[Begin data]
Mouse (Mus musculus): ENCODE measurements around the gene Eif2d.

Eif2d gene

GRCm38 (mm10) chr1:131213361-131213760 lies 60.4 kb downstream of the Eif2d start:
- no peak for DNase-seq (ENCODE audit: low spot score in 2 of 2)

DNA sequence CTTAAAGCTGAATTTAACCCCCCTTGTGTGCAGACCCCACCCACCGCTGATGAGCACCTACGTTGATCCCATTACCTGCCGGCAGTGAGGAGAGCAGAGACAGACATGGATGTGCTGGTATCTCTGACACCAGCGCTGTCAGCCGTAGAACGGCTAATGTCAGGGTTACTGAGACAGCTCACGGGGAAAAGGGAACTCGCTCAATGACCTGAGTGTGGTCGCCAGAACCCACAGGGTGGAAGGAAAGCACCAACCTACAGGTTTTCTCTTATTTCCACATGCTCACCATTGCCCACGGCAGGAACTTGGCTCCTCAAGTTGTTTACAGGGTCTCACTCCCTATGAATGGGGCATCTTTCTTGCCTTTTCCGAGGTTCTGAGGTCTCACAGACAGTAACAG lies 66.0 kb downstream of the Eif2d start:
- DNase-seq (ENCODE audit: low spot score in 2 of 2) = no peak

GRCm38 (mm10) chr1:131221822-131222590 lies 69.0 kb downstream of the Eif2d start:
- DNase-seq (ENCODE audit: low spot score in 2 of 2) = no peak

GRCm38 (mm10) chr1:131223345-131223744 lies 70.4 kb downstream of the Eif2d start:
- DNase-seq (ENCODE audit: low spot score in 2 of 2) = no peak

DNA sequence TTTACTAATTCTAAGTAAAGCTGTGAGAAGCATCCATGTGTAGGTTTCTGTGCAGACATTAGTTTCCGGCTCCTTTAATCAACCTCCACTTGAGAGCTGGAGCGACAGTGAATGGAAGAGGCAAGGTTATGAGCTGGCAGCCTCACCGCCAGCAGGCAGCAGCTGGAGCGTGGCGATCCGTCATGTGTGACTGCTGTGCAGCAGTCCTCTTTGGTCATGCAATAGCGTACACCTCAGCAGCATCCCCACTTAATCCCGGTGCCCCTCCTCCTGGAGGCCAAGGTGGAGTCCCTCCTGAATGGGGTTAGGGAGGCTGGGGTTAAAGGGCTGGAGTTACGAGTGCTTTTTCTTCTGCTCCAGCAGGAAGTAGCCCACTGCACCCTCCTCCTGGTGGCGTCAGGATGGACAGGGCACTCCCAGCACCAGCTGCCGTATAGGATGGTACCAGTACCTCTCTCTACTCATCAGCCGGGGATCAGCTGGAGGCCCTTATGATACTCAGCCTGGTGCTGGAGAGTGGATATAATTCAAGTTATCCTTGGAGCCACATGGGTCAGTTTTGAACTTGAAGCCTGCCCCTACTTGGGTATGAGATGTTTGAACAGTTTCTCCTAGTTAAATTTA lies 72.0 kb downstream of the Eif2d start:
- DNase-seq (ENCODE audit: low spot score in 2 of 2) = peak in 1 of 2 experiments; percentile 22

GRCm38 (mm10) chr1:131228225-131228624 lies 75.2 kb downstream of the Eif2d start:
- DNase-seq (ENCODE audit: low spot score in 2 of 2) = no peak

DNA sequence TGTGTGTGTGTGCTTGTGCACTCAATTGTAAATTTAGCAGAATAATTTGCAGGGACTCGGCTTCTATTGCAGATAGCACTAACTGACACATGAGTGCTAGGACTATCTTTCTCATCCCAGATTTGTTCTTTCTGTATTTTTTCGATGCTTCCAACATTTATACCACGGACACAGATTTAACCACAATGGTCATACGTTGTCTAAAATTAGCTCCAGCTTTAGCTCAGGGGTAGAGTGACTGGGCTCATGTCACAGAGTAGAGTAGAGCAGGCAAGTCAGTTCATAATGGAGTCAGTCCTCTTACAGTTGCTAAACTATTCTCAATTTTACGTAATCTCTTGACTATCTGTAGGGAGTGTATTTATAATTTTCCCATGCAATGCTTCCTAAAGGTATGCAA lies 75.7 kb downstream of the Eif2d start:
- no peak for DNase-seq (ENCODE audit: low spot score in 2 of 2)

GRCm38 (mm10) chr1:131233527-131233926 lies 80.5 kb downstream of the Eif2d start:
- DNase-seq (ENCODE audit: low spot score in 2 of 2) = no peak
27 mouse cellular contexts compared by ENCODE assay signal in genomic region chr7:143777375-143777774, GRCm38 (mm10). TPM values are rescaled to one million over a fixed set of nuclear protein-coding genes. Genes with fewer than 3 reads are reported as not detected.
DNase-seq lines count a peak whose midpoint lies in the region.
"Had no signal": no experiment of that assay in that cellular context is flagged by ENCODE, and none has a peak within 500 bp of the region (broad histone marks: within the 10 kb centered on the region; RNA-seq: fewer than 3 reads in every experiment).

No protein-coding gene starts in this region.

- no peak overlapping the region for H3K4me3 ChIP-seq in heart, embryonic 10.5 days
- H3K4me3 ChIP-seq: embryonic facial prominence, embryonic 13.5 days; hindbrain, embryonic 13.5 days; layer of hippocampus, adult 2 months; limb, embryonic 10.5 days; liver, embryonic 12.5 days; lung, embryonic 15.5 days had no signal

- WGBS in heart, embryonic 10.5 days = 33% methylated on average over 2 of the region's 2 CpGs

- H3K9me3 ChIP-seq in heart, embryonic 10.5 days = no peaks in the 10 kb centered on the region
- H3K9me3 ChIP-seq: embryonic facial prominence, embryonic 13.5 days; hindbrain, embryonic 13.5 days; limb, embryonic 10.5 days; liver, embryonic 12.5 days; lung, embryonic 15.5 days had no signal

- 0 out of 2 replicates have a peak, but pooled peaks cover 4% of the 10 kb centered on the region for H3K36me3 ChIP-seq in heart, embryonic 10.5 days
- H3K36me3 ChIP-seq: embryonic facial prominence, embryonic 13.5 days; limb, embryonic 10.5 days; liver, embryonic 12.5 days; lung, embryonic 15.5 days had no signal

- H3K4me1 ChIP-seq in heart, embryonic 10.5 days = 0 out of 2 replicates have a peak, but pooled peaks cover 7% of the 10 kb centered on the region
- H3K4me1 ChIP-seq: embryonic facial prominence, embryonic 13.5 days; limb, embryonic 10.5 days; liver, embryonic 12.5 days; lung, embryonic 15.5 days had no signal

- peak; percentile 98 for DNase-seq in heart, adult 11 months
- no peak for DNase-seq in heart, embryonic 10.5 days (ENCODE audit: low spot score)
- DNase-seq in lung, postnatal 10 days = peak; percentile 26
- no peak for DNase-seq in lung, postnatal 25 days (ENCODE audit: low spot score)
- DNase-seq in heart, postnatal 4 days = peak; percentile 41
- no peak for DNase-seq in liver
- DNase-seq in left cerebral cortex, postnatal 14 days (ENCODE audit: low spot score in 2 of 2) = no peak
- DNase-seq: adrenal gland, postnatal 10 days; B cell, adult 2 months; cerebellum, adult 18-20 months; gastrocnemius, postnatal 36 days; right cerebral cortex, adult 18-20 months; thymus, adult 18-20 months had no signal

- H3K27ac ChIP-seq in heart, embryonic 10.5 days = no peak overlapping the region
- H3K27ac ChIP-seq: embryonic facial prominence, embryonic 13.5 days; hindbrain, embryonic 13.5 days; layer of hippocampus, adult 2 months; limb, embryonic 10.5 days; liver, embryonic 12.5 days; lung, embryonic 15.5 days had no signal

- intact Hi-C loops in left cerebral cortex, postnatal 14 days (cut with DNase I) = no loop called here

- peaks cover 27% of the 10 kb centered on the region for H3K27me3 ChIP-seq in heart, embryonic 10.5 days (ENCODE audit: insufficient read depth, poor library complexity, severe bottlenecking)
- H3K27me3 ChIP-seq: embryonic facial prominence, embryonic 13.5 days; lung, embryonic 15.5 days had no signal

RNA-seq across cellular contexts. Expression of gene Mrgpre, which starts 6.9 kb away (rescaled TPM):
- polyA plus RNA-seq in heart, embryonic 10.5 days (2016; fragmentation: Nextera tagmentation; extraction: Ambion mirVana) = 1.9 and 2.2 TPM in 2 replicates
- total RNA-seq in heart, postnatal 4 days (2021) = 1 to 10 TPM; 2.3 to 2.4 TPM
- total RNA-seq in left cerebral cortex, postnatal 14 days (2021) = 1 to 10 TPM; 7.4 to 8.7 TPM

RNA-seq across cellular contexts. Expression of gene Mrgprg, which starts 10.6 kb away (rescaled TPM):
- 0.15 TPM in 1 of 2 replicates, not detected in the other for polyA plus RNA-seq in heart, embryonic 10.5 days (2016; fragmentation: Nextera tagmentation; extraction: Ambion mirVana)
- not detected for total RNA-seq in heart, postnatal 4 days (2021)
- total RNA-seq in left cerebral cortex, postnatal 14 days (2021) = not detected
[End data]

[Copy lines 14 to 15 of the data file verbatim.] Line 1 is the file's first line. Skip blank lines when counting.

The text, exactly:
- DNase-seq (ENCODE audit: low spot score in 2 of 2) = no peak

DNA sequence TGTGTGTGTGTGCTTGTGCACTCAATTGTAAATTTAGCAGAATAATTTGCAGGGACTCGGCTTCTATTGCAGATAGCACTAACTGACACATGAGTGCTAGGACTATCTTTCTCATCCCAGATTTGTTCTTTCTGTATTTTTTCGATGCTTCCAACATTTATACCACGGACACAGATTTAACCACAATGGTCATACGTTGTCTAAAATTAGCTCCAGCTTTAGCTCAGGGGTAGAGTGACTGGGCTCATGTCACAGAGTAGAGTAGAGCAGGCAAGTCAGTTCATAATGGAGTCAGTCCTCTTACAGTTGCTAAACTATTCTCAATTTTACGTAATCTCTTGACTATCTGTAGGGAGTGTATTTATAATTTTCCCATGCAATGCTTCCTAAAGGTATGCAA lies 75.7 kb downstream of the Eif2d start: